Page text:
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Militant Group in Niger Delta Declares War on Oil Industry


A naval officer assembles his machine gun before starting to patrol the restive oil-rich Niger Delta region. The most prominent militant group in oil-rich southern Nigeria, MEND, said it had declared an "oil war" and threatened all international industry vessels that approach the region. (AFP/File/Pius Otomi Ekpei)

LAGOS - The most prominent militant group in oil-rich southern Nigeria on Sunday said it had declared an "oil war" and threatened all international industry vessels that approach the region.

The Movement for the Emancipation of the Niger Delta ( MEND ) said in an email to the media it has code-named its operation Hurricane Barbarossa.

"About 0100 Hrs, today ... Hurricane Barbarossa commenced with heavily armed fighters in hundreds of war boats filing out from different MEND bases across the Niger Delta in solidarity to carry out destructive and deadly attacks on the oil industry in Rivers state," the group said.

The "war" was in response to what it says were unprovoked aerial and marine attacks by the army Saturday on one of its positions.

A Nigerian army officer, Lieutenant-Colonel Musa Sagir, earlier Sunday confirmed what he said was an aborted attack on the Robertkiri facility operated in Rivers state by US oil giant Chevron.

Chevron confirmed a shooting incident at the Robertkiri facility but said it did not have information to suggest the attack was directed specifically at the company. It said no expatriate workers were involved in the incident and production was not impacted.

"As a result of on-going pipeline repair work the Robertkiri facility ... had been shut-in prior to the incident. The shooting incident has not had any additional impact on current levels of ... production," company spokesman Scott Walker said in an email.

MEND however said that during the Chevron attack it "intercepted, killed and dispossessed of their weapons 22 well armed soldiers" who were sent in as reinforcements.

Chevron said that while none of its employees was hurt as a result of the shooting, initial reports suggest that two employees of a local marine vessel supply company, Dahnariq Nigeria Ltd - which supplies small vessels to Chevron - might have died.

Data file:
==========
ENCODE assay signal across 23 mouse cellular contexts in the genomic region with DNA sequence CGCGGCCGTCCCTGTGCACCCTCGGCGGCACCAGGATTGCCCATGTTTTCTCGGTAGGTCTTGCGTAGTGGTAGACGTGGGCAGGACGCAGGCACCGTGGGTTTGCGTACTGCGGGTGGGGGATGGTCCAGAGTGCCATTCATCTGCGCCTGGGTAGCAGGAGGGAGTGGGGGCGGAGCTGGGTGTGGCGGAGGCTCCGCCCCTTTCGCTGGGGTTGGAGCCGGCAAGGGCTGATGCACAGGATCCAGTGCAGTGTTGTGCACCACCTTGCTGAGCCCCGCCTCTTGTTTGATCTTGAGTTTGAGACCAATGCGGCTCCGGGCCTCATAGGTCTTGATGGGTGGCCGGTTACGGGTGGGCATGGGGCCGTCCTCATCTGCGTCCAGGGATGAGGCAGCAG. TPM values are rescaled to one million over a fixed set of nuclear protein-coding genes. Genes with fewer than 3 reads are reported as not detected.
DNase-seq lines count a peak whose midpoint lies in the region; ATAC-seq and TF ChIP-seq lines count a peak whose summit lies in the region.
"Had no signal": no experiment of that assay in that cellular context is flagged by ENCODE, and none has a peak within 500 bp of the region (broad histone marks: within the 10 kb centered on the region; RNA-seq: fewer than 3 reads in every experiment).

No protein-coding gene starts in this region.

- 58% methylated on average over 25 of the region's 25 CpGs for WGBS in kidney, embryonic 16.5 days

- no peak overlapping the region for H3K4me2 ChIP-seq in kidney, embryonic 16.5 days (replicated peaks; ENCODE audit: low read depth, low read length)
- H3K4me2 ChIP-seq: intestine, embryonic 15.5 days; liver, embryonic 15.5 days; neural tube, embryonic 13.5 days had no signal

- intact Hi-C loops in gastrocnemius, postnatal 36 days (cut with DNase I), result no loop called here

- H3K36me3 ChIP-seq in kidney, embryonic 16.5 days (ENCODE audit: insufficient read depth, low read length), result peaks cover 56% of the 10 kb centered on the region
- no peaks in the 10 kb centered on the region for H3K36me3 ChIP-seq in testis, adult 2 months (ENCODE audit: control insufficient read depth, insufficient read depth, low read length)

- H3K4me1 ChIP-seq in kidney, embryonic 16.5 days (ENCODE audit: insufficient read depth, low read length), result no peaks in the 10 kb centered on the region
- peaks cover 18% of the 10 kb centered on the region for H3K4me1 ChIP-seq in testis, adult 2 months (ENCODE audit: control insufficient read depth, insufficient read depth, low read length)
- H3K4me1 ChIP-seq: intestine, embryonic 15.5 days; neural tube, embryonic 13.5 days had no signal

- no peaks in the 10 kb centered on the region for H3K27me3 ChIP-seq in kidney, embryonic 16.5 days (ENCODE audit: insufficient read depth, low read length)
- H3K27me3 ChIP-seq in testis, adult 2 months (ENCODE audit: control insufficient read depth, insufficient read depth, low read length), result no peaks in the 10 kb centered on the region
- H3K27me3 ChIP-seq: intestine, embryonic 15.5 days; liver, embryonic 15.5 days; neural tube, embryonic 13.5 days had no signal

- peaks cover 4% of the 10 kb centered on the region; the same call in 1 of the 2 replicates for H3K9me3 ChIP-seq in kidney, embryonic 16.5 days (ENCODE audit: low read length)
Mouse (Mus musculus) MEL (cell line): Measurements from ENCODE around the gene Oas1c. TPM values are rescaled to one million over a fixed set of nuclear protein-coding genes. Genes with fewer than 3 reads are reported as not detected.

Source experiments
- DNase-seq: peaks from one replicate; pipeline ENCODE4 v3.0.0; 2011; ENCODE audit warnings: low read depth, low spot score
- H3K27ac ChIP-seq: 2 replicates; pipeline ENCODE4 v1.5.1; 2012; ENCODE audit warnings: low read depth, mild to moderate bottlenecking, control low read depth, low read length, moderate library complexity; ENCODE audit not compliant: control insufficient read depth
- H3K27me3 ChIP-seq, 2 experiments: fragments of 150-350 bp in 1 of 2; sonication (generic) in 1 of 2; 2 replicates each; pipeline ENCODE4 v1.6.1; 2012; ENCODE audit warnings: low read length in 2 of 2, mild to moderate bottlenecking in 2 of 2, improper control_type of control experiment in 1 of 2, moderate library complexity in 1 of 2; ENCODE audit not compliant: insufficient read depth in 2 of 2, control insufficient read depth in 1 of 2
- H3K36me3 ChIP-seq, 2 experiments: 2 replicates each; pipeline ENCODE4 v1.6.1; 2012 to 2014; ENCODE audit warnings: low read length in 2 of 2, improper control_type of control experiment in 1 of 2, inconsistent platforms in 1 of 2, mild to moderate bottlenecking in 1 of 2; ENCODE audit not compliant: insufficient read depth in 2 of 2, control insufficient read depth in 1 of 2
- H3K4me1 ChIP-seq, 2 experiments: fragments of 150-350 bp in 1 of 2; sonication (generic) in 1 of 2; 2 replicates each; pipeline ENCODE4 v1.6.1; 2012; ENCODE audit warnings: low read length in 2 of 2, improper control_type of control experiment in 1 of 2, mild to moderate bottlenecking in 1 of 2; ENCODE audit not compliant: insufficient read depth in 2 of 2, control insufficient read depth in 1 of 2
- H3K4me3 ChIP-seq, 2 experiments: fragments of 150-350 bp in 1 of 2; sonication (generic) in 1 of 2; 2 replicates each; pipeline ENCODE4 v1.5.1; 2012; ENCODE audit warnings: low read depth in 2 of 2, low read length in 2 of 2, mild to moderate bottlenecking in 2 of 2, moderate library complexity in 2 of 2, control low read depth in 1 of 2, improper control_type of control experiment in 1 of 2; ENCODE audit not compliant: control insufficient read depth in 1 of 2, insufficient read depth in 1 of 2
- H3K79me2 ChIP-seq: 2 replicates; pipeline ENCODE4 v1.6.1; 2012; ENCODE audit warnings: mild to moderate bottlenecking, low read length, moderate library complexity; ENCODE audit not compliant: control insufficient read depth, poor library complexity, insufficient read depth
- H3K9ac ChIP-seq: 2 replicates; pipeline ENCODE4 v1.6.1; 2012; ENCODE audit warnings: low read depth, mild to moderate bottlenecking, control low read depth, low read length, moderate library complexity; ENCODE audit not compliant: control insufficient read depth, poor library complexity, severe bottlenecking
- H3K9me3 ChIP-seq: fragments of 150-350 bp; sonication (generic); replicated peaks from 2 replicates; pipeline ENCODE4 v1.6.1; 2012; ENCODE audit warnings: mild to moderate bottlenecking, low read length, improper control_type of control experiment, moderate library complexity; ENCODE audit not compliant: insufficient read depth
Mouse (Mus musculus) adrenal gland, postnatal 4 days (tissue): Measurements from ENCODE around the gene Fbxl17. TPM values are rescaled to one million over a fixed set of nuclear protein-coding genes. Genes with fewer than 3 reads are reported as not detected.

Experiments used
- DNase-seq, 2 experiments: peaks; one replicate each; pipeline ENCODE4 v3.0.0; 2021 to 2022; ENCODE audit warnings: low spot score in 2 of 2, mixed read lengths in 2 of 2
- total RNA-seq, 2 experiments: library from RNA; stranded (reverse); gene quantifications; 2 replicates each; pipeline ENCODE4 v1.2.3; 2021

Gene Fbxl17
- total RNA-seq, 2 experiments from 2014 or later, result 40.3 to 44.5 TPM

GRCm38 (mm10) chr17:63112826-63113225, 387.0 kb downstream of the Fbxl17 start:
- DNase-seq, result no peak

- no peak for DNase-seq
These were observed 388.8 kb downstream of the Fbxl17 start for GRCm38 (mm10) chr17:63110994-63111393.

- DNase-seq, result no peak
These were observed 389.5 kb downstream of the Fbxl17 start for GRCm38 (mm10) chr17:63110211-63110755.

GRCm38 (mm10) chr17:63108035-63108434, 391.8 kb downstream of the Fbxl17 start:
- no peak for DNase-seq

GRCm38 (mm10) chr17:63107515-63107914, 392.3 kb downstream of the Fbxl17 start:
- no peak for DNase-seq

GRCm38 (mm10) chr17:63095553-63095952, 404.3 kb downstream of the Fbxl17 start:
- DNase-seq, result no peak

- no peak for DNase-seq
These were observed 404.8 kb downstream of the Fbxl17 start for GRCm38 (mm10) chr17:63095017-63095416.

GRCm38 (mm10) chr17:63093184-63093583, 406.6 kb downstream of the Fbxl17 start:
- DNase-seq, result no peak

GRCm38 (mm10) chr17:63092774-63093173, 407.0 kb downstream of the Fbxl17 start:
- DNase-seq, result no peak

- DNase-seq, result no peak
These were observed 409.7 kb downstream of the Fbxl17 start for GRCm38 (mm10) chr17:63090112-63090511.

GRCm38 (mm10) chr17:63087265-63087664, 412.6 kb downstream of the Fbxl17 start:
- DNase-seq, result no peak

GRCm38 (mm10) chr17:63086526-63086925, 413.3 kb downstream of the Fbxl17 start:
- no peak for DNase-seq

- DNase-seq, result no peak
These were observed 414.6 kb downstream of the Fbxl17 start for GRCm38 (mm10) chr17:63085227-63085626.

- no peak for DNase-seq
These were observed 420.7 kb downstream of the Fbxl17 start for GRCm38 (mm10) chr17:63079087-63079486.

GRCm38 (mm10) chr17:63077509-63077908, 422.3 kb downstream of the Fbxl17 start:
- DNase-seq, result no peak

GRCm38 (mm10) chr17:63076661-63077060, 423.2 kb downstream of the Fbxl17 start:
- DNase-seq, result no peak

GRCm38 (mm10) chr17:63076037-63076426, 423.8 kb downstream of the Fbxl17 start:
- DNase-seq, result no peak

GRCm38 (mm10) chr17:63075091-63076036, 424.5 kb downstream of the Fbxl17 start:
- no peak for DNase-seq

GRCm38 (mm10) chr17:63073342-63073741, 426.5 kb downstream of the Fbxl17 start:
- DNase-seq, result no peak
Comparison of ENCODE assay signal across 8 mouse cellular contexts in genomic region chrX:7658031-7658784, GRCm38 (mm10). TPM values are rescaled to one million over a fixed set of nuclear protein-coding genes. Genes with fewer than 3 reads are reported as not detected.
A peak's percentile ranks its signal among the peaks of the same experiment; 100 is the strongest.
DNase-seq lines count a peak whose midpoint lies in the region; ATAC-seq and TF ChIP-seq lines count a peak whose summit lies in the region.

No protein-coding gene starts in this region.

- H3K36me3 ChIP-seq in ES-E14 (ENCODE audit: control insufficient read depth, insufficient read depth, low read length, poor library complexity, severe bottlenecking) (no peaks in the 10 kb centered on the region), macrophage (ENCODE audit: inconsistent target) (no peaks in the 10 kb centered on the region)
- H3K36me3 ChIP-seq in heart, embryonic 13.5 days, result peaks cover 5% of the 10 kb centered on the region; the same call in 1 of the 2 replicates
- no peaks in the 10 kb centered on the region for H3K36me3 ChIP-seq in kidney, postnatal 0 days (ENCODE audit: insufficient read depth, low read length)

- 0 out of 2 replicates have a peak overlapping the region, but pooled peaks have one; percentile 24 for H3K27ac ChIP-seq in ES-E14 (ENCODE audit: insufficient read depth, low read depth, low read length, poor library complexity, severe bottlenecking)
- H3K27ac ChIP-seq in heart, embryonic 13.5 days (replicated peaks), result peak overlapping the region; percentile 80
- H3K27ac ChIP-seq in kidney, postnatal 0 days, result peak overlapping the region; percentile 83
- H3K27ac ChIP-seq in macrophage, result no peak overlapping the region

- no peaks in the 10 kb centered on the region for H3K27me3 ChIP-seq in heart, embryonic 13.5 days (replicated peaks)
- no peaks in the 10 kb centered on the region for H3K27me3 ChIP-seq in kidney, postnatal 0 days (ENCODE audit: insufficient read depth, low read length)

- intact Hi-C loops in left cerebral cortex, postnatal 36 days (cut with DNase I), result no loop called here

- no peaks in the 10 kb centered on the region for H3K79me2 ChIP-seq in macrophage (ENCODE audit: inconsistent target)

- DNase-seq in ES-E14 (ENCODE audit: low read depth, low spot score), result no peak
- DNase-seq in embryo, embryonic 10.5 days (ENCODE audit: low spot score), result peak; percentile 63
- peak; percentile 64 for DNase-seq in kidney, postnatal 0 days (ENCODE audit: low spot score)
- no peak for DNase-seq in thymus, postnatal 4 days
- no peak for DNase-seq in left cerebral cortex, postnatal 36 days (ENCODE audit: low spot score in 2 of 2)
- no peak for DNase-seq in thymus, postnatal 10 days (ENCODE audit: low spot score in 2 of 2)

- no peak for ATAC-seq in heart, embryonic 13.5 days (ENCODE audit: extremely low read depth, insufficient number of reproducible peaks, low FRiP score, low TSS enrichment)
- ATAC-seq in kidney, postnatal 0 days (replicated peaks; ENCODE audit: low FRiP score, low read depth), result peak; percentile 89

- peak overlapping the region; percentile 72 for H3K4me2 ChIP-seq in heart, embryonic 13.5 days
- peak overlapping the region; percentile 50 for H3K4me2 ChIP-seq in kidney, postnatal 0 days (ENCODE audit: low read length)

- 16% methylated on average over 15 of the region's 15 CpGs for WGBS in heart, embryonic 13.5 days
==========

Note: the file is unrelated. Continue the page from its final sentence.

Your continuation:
So far there has been no independent confirmation of other attacks.

Royal Dutch Shell said it was still investigating reports of attacks on its facilities.

"The operation will continue until the government of Nigeria appreciates that the solution to peace in the Niger Delta is justice, respect and dialogue," MEND said.

The group warned all vessels to stay on the high seas and not to come into port. The Niger Delta is an area of creeks and swamps the size of Scotland located on the Gulf of Guinea.

"All international oil and gas loading vessels entering the region are warned to drop anchor in the high sea or divert elsewhere until further notice. Failure to comply is taking a foolhardy risk of attack and destruction of the vessel."

It also reiterated the warning it issued Saturday to oil companies telling them to evacuate their staff from field facilities.

"Again, we are asking that oil companies evacuate their staff from their field facilities because the brief is not to capture hostages but to bring these structures to the ground," MEND said.

MEND has made similar dramatic threats in the past about destroying oil facilities and halting oil exports from the region totally but has not so far made good on them, although it has kept up its campaign of kidnappings and sabotage.

Technically however the group is capable of very ambitious attacks. In June its fighters attacked Bonga, Shell's flagship field, 120 kilometres (74 miles) off the coast of Nigeria. Until that attack deep offshore facilities had been thought to be out of reach of militant groups.

Earlier this week Nigerian President Umaru Musa Yar'Adua announced he was creating a ministry for the Niger Delta in an attempt to bring peace to the region.

Militants dismissed the plan, saying other ministries already in existence had done little to improve life for Nigerians.

The kidnapping of oil workers and sabotage of oil facilities have reduced Nigerian crude production by about a quarter over the past two years. The west African producer currently exports around two million barrels of oil daily.

Unrest in the Niger Delta has also cost Nigeria its position as Africa's biggest oil producer. In April it was overtaken by Angola, according to the Organization of Petroleum Exporting Countries (OPEC).


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